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We are still using buildings and bridges that are more than a century old. Why should we stop using programs that work?



One reason would be that these programs crash, require updates to keep up with industry/process changes and/or will eventually be obsolete in terms of performance or process adequation.

But the knowledge required to fix or update these programs is almost completely owned by the programmers that developed them, who are in the process of retiring or are unwilling to share knowledge for (justified) fear of losing their job.

This creates an unjustifiable dependency for the company, who will have a very hard time finding senior developers to replace the original developers or even recruit <modern language> developers to build a new and more modern system. What happens to the company if the original programmers retire, get sick or leave?

Every project that I know of that focused on replacing mainframes running Cobol quickly reached nightmare-like complexity during the analysis phase - especially because the original developers were uncooperative and the scarce documentation was obsolete - and was replanned to contemplate at least twice the time (and sometimes twice the work/FTE), which will also increase the cost of replacing the technology by a few (tens of) millions...


> Every project that I know of that focused on replacing mainframes running Cobol quickly reached nightmare-like complexity during the analysis phase - especially because the original developers were uncooperative and the scarce documentation was obsolete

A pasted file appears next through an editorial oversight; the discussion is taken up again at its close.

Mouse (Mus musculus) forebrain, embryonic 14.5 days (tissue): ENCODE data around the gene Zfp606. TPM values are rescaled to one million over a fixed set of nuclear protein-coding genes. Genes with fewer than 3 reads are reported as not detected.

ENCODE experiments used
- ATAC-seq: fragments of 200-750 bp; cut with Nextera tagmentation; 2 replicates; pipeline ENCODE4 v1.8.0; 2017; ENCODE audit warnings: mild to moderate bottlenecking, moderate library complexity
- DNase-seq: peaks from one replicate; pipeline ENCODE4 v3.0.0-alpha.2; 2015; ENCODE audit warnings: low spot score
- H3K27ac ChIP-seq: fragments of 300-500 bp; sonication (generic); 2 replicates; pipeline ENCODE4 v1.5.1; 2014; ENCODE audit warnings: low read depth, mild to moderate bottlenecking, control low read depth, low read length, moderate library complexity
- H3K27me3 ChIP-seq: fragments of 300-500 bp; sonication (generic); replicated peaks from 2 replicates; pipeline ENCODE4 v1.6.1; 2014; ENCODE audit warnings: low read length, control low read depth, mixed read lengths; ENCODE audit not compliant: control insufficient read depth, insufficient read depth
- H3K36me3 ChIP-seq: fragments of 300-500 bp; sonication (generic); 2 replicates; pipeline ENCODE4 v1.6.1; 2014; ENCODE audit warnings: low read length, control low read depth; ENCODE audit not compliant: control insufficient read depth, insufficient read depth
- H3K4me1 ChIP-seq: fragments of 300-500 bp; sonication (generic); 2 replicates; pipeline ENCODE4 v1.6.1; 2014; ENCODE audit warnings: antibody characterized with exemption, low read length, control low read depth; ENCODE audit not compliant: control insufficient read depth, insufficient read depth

That has been my experience as well. It's also the case that business processes get designed around the COBOL code, not just vice versa. Separating out what are actual business requirements from "what we've always done on the mainframe" can be fiendishly difficult, and not just the original developers but the customers can be extremely uncooperative. It takes management coming in and saying "these are the new business processes, they are compliant with the industry standards, and our new software is going to implement them" to get things to actually happen. How that works for a changeover in something like a bank is beyond my experience, though.


There is nothing wrong with using old infrastructure. However, there is something wrong with treating it as a scacred black box.

A company using ancient COBOL code should have people who understand it, but also the ability to test it, and to talk to it from new code.

Once you get to that point, replacing the COBOL is not so hard -- once you have a reason to do it.


It is much harder to modify old software than it is to modify an old building. I've seen projects to modify some small aspect of our system that took 10+ developers six months to implement, but could have been done in an afternoon by a single dev with an IDE, had the project been written in a statically typed language.


COBOL is statically typed. In fact, one of the good features about COBOL is that all fields (variables) have exactly specified lengths, including numbers. You don't just say "I want an integer", you have to say exactly how many digits are in the integer, assuming you use PIC fields (decimal) instead of COMP (binary). Non-numeric fields have exact sizes too, like X(20). It is impossible to have a buffer overflow in COBOL.


A given COBOL module is statically typed, but a typical (in my experience) COBOL application is made up of many modules and there is no type checking between them.


The equivalent would probably be rather (literally) byzantine sewage and water systems from the middle ages in very old cities like Istanbul ;)

They're everywhere, they do.. something.., and nobody can replace them just all at once. Even if you replace some of them, the remaining part still means your system gets swamped by the old mess.




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